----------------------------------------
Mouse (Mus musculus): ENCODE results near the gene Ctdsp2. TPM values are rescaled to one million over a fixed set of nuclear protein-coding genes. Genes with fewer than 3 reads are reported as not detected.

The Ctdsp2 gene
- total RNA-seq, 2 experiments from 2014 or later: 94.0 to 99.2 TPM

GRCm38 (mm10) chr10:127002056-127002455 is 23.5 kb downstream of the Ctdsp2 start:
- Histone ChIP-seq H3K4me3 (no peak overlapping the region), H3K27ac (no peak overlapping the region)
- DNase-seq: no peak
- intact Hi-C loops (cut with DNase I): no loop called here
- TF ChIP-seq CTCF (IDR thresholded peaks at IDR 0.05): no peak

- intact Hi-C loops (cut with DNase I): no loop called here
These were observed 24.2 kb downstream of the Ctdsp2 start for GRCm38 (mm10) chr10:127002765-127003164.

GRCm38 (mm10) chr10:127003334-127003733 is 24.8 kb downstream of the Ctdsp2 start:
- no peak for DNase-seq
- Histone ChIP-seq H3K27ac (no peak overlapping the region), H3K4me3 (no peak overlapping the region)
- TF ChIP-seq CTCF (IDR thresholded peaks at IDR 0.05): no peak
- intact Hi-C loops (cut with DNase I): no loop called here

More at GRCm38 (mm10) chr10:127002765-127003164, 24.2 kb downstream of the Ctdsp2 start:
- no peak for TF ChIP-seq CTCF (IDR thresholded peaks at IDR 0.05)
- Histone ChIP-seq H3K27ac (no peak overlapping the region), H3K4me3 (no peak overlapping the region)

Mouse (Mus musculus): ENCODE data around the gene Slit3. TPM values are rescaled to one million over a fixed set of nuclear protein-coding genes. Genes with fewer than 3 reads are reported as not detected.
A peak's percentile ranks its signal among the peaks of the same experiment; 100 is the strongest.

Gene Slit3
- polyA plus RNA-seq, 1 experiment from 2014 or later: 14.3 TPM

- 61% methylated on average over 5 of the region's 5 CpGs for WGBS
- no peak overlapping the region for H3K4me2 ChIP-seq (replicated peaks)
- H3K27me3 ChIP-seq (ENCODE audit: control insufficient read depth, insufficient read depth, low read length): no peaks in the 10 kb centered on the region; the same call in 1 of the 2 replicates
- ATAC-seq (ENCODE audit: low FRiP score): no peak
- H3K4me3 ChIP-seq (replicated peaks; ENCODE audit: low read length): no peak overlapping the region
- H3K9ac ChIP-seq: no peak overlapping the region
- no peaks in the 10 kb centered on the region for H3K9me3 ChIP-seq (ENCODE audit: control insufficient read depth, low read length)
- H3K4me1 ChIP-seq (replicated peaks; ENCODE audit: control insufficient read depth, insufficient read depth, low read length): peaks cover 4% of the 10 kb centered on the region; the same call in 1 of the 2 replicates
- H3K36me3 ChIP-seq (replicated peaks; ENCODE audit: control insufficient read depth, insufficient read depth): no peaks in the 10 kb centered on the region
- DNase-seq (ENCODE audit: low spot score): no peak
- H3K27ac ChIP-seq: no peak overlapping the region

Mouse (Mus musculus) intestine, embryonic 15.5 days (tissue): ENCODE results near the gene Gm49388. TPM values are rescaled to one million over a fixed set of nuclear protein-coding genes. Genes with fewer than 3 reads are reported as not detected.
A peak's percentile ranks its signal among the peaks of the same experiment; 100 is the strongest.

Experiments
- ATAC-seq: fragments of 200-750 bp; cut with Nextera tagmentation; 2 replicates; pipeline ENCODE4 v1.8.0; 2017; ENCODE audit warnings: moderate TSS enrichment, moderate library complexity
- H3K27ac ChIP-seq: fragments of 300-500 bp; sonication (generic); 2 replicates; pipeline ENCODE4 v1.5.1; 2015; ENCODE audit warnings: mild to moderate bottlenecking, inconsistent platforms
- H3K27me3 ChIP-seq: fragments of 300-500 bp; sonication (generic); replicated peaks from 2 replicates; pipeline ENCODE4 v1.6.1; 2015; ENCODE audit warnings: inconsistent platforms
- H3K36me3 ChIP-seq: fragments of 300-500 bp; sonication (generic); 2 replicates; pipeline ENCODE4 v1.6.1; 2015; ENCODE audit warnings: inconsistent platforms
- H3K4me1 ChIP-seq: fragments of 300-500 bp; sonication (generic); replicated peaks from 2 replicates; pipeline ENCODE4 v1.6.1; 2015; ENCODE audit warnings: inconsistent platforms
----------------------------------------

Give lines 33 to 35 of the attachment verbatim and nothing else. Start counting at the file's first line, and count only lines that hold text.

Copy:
- H3K27ac ChIP-seq: no peak overlapping the region

Mouse (Mus musculus) intestine, embryonic 15.5 days (tissue): ENCODE results near the gene Gm49388. TPM values are rescaled to one million over a fixed set of nuclear protein-coding genes. Genes with fewer than 3 reads are reported as not detected.
A peak's percentile ranks its signal among the peaks of the same experiment; 100 is the strongest.